The Seven Great Monarchies Of The Ancient Eastern World, Vol 1. (of 7): Chaldaea eBook

George Rawlinson
This eBook from the Gutenberg Project consists of approximately 190 pages of information about The Seven Great Monarchies Of The Ancient Eastern World, Vol 1. (of 7).
which their contents have been again inscribed, so as to present externally a duplicate of the writing within; and the tablet in its cover has then been baked afresh.  That this was the process employed is evident from the fact that the inner side of the envelope bears a cast, in relief, of the inscription beneath it.  Probably the object in view was greater security—­that if the external cover became illegible, or was tampered with, there might be a means of proving beyond a doubt what the document actually contained.  The tablets in question have in a considerable number of cases been deciphered; they are for the most part deeds, contracts, or engagements, entered into by private persons and preserved among the archives of families.

Besides their writings on clay, the Chaldaeans were in the habit, from very early times, of engraving inscriptions on gems.  The signet cylinder of a very ancient king exhibits that archaic formation of letters which has been already noted as appearing upon some of the earliest bricks. [PLATE VII., Fig. 3.] That it belongs to the same period is evident, not only from the resemblance of the literal type, but from the fact that the same king’s name appears upon both.  This signet inscription—­so far as it has been hitherto deciphered—­is read as follows:—­“The signet of Urukh, the pious chief, king of Ur, . . . .  High-Priest (?) of . . . .  Niffer.”  Another similar relic, belonging to a son of this monarch, has the inscription, “To the manifestation of Nergal, king of Bit-Zida, of Zurgulla, for the saving of the life of Ilgi, the powerful hero, the king of Ur, . . . . son of Urukh . . . .  May his name be preserved.”  A third signet, which belongs to a later king in the series, bears the following legend:  “—­sin, the powerful chief, the king of Ur, the king of the Kiprat-arbat (or four races) . . . . his seal.”  The cylinders, however, of this period are more usually without inscriptions, being often plain, and often engraved with figures, but without a legend.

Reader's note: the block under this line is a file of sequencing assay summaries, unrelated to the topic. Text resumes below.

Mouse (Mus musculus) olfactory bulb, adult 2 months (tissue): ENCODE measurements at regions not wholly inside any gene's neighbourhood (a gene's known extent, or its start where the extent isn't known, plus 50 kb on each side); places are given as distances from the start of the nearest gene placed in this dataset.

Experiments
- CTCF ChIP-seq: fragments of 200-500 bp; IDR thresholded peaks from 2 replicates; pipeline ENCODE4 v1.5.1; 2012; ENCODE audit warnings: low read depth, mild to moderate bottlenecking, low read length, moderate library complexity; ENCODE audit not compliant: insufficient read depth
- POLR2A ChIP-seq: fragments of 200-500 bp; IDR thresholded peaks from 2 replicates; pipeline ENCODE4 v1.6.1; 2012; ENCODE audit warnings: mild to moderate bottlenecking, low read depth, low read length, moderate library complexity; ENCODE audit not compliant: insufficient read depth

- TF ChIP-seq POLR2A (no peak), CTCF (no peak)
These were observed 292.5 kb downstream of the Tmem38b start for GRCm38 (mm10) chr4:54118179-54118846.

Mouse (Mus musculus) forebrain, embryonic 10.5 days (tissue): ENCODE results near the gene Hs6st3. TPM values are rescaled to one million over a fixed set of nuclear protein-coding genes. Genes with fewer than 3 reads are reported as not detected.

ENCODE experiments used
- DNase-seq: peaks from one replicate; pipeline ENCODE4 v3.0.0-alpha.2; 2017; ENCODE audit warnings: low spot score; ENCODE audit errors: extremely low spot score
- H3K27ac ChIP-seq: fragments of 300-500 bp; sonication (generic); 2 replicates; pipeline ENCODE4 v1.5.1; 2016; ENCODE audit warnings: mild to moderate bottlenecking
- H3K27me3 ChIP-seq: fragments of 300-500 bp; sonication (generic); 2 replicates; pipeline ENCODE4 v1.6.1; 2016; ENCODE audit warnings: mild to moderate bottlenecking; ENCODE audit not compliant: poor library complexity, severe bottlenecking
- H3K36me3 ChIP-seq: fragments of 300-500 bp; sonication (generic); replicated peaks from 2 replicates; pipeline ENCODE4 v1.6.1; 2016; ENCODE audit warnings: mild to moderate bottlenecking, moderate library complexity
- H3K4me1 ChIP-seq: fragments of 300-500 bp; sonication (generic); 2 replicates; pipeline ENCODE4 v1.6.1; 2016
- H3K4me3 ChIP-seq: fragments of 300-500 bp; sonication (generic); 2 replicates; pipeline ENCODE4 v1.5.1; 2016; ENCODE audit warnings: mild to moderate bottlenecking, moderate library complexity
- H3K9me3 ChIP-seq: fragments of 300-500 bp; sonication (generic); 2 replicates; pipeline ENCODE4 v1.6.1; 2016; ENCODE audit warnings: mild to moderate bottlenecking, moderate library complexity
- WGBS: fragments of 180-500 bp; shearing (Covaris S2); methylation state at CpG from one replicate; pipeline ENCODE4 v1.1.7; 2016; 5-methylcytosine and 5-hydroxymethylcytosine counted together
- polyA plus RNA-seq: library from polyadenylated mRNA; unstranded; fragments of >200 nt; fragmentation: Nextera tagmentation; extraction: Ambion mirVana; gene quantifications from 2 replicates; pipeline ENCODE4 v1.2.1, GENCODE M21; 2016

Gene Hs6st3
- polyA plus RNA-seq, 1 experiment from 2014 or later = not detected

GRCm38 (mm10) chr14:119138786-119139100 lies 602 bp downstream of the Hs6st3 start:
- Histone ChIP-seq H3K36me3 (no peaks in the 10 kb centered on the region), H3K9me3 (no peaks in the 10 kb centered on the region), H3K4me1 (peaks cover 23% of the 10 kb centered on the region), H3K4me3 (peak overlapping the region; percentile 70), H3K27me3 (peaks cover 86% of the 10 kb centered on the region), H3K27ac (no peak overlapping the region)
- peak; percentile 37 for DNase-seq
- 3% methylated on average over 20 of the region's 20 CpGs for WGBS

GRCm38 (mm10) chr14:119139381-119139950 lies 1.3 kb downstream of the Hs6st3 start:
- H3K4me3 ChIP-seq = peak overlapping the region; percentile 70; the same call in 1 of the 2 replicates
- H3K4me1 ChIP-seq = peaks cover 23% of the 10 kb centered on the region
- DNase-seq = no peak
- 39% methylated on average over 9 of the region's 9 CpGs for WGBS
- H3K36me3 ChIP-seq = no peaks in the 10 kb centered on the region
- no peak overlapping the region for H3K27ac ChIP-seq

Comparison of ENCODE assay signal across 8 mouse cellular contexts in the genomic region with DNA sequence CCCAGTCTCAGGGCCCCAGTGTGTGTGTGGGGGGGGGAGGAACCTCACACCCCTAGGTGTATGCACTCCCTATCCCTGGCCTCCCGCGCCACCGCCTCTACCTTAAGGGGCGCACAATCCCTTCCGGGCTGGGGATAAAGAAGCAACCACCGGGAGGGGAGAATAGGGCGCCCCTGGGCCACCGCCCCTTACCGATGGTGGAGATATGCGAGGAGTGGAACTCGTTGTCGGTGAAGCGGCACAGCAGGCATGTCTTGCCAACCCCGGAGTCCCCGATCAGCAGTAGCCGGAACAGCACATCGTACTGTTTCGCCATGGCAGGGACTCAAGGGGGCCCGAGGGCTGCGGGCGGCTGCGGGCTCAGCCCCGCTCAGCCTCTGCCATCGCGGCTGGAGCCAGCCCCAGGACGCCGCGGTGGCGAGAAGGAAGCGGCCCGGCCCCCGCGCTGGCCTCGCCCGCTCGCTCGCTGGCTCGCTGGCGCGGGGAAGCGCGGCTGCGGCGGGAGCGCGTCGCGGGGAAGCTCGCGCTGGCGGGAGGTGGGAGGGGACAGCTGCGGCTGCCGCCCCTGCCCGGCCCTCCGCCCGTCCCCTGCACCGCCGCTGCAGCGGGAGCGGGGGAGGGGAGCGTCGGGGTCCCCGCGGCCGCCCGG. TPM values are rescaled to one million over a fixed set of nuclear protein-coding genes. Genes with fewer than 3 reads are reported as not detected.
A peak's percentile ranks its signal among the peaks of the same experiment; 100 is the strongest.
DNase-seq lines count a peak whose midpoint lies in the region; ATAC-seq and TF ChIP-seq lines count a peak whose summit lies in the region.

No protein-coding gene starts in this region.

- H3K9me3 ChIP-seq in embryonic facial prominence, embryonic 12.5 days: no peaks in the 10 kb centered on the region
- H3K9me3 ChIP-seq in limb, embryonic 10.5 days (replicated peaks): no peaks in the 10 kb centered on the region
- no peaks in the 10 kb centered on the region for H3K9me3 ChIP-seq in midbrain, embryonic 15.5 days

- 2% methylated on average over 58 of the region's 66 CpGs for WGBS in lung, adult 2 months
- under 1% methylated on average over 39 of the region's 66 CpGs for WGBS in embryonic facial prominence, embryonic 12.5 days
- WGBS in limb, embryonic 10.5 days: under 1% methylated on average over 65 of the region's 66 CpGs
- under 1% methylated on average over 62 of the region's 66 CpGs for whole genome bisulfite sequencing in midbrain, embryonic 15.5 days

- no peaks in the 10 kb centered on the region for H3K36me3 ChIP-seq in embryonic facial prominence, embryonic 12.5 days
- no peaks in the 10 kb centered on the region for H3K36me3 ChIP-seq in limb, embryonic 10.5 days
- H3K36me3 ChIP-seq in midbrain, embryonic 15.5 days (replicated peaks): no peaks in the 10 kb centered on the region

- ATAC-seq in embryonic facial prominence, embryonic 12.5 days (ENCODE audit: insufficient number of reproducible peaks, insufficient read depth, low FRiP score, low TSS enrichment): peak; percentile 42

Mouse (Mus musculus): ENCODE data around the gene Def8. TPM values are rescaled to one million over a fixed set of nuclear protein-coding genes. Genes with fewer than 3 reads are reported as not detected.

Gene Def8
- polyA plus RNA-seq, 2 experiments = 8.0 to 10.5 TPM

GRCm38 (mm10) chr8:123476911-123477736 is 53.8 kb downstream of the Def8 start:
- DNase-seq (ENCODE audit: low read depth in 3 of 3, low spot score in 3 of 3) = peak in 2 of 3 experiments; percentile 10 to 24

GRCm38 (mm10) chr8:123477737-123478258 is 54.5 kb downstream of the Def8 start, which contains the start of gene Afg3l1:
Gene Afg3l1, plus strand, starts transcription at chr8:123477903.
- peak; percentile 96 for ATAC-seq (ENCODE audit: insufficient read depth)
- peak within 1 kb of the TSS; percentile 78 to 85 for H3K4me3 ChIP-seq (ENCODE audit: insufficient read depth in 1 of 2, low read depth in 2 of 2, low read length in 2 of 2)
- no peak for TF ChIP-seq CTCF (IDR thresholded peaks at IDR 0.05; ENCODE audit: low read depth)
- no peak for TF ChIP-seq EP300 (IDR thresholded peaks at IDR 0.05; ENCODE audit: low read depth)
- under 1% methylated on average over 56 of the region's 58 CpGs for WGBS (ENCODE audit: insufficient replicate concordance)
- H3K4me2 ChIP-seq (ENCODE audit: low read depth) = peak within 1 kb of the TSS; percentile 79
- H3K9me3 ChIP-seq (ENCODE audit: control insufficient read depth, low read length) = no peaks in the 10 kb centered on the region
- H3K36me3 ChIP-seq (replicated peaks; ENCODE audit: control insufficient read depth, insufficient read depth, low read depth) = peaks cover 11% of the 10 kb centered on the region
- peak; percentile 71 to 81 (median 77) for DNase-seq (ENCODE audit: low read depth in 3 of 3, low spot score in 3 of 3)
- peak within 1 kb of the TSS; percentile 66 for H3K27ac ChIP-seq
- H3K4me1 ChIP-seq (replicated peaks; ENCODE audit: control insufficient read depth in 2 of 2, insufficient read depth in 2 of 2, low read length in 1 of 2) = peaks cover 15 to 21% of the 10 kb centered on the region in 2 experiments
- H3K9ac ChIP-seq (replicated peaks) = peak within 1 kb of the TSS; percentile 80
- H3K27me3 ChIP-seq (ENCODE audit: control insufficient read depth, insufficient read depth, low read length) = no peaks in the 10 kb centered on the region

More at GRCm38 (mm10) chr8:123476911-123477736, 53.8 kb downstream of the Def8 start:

“Chaldaei cognitione astrorum sollertiaque ingeniorum antecellunt.”  Cic. de Div. i. 41.

Among the arts which the first Ethiopic settlers on the shores of the Persian Gulf either brought with them from their former homes, or very early invented in their new abode, must undoubtedly have been the two whereby they were especially characterized in the time of their greatest power—­architecture and agriculture.  Chaldaea is not a country disposing men to nomadic habits.  The productive powers of the soil would at once obtrude themselves on the notice of the new comers, and would tempt to cultivation and permanency of residence.  If the immigrants came by sea, and settled first in the tract immediately bordering upon the gulf, as seems to have been the notion of Berosus, their earliest abodes may have

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The Seven Great Monarchies Of The Ancient Eastern World, Vol 1. (of 7): Chaldaea from Project Gutenberg. Public domain.
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